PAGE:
First Person With … Jared Janczak
The pitcher focuses on getting healthy and finishing his redshirt senior season before heading for the Major League.
First Person With … Jared Janczak
The pitcher focuses on getting healthy and finishing his redshirt senior season before heading for the Major League.
The Texas native was a pick in the 2018 MLB Draft, but the All-American and all-conference pitcher decided to don the TCU uniform another season. Jared Janczak ’18 shares what it was like to persevere through a redshirt season and thoracic outlet syndrome surgery — and what redemption looks like in his senior season.
You graduated last May — congratulations — with a degree in geography. How’d you pick that major? I read that you had been interested in business?
I was interested in business but took a business minor. I’m not a really a numbers guy. I read about [geographic information systems] and learned about a little bit. I’m a visual learner and I like seeing patterns and seeing things that progress. It really piqued my interest to be able to work on the computer system and learning those cool methods and let the computer do all the math stuff for me.
You’re in the Master of Liberal Arts program. What classes are you taking?
I am in Ethnicity and Language. It’s really interesting. I learned a lot about different types of people — different cultures and backgrounds.
The second class is Special Problems: Opportunity Recognition for MLA’s with Michael Sherrod. He has a lot of insights. He has many businesses that he started up on his own, so he’s really [teaching] us that you don’t have to be a business major to start a company or be in that environment. His ideas and his methods are respectable over his career. It’s not just the business school that does business.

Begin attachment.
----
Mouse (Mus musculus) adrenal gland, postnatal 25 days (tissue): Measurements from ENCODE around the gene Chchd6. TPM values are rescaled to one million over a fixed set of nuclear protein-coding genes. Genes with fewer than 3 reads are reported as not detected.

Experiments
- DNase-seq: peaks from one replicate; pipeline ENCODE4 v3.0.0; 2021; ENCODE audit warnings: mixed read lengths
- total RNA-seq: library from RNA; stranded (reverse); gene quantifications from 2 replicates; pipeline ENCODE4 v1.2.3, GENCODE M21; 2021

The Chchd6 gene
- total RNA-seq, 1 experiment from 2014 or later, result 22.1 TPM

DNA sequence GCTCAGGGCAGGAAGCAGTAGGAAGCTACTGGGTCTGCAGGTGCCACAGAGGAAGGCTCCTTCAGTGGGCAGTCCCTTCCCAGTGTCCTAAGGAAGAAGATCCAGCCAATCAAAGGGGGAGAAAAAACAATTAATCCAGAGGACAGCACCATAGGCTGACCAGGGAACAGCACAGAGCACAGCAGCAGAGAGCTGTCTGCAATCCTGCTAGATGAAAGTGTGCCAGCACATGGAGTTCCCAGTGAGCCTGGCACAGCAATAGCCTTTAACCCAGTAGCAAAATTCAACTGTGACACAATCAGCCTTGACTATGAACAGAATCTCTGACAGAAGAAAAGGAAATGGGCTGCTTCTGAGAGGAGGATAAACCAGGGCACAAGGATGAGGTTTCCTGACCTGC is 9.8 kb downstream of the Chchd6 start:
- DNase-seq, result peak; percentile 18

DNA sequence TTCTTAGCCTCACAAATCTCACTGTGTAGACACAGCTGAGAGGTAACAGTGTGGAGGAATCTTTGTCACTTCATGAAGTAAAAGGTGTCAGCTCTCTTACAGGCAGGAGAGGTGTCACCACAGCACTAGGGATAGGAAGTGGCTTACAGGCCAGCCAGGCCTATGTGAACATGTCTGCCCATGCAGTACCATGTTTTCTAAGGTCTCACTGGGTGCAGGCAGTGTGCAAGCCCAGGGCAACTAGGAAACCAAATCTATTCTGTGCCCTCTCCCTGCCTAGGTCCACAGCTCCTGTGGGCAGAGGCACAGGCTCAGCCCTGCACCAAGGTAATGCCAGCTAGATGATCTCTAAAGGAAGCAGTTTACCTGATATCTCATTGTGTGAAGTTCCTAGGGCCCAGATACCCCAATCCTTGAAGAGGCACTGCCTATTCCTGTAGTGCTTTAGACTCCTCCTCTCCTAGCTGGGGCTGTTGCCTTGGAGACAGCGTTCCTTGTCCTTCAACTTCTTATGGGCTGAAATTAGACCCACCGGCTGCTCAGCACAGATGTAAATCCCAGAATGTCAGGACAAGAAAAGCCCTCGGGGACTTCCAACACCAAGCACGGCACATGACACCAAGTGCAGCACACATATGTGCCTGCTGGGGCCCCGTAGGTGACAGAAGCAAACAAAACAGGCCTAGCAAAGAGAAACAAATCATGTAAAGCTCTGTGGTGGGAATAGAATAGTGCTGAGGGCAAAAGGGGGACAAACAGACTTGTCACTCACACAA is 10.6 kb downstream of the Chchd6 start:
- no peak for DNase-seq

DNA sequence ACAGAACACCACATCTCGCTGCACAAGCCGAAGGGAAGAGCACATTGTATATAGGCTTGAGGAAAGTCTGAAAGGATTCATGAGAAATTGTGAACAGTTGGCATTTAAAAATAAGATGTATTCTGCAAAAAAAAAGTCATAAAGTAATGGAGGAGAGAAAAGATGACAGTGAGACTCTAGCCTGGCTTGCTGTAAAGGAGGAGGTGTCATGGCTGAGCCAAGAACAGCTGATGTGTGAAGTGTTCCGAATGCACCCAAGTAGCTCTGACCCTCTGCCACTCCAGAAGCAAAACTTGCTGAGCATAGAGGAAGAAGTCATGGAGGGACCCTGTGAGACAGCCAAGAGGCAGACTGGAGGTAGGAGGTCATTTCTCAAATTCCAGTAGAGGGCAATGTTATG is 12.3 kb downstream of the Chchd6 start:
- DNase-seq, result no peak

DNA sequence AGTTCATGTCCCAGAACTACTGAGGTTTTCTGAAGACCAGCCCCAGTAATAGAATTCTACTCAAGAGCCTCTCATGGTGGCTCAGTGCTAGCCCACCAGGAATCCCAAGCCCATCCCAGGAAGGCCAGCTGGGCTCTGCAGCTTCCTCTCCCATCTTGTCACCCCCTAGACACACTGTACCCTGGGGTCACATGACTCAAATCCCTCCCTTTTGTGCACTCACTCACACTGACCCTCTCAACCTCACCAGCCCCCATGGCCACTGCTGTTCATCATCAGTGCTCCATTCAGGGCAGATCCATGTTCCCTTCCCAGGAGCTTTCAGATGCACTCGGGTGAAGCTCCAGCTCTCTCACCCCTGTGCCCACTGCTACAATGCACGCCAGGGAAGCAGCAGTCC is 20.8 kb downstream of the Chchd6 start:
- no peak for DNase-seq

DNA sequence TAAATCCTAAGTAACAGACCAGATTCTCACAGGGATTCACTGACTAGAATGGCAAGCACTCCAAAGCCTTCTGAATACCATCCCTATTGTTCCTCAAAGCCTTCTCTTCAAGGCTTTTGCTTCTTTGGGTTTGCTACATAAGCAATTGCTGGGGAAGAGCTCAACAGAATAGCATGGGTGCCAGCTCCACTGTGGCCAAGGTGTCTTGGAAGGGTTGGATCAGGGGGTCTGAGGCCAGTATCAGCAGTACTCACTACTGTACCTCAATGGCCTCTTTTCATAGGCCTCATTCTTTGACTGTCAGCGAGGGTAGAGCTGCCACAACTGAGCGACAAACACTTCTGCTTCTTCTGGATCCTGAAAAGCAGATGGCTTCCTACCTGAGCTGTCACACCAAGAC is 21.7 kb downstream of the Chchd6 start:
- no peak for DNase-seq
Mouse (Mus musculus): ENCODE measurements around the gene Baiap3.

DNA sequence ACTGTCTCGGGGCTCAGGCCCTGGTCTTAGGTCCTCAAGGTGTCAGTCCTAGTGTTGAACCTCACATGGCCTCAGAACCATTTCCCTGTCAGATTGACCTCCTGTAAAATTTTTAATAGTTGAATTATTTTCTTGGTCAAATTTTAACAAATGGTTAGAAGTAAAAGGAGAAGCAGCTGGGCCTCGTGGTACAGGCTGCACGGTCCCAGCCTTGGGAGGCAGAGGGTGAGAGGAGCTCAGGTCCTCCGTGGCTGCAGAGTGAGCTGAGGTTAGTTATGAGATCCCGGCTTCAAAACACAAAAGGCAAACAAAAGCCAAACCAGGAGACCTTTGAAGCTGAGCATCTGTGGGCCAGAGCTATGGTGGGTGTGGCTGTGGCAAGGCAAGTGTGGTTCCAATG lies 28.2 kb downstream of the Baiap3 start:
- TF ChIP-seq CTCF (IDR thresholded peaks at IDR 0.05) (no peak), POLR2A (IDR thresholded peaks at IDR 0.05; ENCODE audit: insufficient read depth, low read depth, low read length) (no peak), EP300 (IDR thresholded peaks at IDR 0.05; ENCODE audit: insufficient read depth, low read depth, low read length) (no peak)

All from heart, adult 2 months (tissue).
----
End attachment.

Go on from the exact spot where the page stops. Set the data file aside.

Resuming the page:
Who is your role model?
My dad. He’s always been there for me and taught me what it’s like to be a man — my values and needs and wants in life and desires kind of tailor off of him. We’ve been really close, but he’s let me have my space and let me mature as a man and especially here. It’s crazy to think who I was and what I was doing when I was a freshman — not that I was doing anything bad or wrong, just younger. It’s maturing over the years, and TCU is a special place for me — not just how I turn out as a baseball player but as a human, as a person.
Your family is all over the place with careers. Does athleticism run in your family somewhere?
You know, not really. But my dad’s great-grandfather ran track at Kansas. He ran track in 1901, 1902. That’s the only connection I know of athleticism. I saw the medals one time. They were like little thin pieces of metal; you can barely see Kansas. It was before they changed the rulings of the distances. He was a hurdler.
How did you choose TCU other than that it’s in Texas?
I just fell in love with this place. When I came here it felt like home. You can just feel it in the air — there’s something special here. I visited a few other schools. But it’s just kind of funny, when I was getting recruited I was talking to Coach Schloss [Head Coach Jim Schlossnagle] and I was getting tours. I’d visited a few times, so it was getting time for that commitment or not. He said, ‘What else are you looking for? What else do you need?’ I kind of thought about it: ‘This place has everything I need. I think it’s time to commit.’
How did your interest in baseball start? Were you on a T-ball team when you were a kid? Where did that come from?
My grandma (my mom’s mom) will profess that I was always throwing a ball before I could walk. She claims she taught me how to hit. We give it to her. I’d hit and throw with her. I always loved it. It was fun and I was never forced to play.